Harmonised human biomonitoring in Europe: Activities towards an EU HBM framework
Joas, Reinhard × Casteleyn, Ludwine Biot, Pierre Kolossa-Gehring, Marike Castano, Argelia Angerer, Juergen Schoeters, Greet Sepai, Ovnair Knudsen, Lisbeth E Joas, Anke Horvat, Milena Bloemen, Louis #
Urban & Fischer
International Journal of Hygiene and Environmental Health vol:215 issue:2 pages:172-5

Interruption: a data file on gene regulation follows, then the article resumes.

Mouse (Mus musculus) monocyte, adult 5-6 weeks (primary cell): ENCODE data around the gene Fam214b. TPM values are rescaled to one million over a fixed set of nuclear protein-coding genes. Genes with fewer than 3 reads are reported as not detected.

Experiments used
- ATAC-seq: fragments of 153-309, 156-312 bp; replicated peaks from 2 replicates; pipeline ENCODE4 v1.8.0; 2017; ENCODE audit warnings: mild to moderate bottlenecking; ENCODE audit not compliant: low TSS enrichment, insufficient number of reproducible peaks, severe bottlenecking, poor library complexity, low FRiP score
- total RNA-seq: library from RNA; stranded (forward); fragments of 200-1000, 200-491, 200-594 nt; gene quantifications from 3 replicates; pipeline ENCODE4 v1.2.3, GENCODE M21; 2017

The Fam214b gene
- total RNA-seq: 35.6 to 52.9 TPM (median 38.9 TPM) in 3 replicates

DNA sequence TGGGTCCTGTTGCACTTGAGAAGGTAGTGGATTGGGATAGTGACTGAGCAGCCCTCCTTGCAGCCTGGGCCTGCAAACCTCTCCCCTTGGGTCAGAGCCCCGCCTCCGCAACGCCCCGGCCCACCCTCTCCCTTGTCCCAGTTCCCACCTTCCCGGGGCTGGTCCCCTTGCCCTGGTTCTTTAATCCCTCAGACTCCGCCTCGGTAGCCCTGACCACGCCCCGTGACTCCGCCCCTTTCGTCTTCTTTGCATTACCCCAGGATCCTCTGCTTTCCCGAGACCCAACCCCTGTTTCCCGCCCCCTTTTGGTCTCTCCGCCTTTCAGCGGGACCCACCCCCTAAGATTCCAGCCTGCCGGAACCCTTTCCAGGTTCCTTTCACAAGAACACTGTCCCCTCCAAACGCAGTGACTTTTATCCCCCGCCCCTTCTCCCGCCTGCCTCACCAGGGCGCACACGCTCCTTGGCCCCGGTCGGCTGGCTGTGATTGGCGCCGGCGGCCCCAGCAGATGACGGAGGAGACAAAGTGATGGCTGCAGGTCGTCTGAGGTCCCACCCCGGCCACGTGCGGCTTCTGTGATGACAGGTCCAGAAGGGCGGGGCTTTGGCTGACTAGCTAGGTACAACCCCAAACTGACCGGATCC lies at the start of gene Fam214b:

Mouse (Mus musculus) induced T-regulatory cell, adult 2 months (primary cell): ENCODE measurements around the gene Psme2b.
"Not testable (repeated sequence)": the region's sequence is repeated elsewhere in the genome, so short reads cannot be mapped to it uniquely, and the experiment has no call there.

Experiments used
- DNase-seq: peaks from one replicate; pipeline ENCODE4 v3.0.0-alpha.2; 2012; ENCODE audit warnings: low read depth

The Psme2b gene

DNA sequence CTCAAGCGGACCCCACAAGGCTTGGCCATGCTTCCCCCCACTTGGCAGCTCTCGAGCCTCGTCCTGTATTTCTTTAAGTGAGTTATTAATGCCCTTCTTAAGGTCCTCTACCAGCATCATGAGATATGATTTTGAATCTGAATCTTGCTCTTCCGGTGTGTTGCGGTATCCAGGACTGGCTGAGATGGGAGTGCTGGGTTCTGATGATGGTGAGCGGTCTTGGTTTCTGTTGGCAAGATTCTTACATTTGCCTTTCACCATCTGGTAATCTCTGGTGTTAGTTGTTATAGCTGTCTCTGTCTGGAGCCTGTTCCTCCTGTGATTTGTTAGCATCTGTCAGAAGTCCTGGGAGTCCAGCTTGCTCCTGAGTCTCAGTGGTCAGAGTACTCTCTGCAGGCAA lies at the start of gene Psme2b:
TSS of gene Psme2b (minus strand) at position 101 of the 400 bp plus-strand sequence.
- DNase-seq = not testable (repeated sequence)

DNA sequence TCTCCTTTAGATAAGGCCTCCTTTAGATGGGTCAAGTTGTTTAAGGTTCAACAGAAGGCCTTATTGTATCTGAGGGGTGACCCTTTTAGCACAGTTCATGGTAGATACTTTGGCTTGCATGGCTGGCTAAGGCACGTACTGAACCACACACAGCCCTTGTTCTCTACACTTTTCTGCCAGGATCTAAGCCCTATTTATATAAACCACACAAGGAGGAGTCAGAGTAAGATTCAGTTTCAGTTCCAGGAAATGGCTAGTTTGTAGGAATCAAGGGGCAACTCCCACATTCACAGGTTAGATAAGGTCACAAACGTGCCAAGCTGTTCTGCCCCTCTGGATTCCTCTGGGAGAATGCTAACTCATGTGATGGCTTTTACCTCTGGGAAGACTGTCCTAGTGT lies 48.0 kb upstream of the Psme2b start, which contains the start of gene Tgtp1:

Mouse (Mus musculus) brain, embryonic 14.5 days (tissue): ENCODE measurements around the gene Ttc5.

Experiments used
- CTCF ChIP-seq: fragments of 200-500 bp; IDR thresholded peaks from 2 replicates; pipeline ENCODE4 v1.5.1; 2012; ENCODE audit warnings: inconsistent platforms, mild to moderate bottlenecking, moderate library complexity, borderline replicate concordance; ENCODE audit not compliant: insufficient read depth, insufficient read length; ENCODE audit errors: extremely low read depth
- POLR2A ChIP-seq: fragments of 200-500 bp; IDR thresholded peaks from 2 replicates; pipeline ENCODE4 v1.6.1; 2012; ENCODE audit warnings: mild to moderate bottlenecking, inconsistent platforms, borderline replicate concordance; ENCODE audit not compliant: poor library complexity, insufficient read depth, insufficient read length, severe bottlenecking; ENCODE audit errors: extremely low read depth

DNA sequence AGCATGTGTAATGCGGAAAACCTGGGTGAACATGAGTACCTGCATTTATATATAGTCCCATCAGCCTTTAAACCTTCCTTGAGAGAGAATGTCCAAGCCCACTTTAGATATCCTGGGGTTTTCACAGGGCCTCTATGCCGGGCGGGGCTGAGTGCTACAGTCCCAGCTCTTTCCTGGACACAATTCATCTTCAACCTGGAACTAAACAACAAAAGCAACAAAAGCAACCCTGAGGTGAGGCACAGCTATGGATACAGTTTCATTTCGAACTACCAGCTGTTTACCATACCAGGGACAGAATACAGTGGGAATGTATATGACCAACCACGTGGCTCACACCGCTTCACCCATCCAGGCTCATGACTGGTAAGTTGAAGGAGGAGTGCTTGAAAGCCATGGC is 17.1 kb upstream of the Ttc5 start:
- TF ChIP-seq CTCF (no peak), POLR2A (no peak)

Human biomonitoring (HBM) can be an effective tool to assess human exposure to environmental pollutants and potential health effects and is increasingly seen as an essential element in a strategy when integrating health and environment. HBM can be used (i) to prioritise actions and measures for policy making; (ii) to evaluate policy actions aimed at reducing exposure to potentially hazardous environmental stressors; and (iii) to promote more comprehensive health impact assessments of policy options. In support of the European Environment and Health Action Plan 2004-2010, European scientists, experts from authorities and other stakeholders joined forces to work towards developing a functional framework and standards for a coherent HBM in Europe. Within the European coordination action on human biomonitoring, 35 partners from 27 European countries in the COPHES consortium aggregated their experiences and expertise and developed harmonized approaches and recommendations for better comparability of HBM data in Europe via the elaboration of a harmonized study protocol. This protocol is the product of discussion and compromises on the selection of environmental exposures, national environmental health concerns, and political and health priorities. The harmonised approach includes sampling recruitment, and analytical procedures, communication strategies and biobanking initiatives. The protocols and the harmonised approach are a means to increase acceptance and policy support and to in the future to enable determination of time trends. The common pilot study protocol will shortly be tested, adapted and assessed in the framework of the DEMOCOPHES in 17 European countries, including 16 EU Member States. COPHES and DEMOCOPHES constitute important steps towards establishing human biomonitoring as a tool for EU environmental and health policy and to improve quantification of exposure of the general European population to existing and emerging pollutants.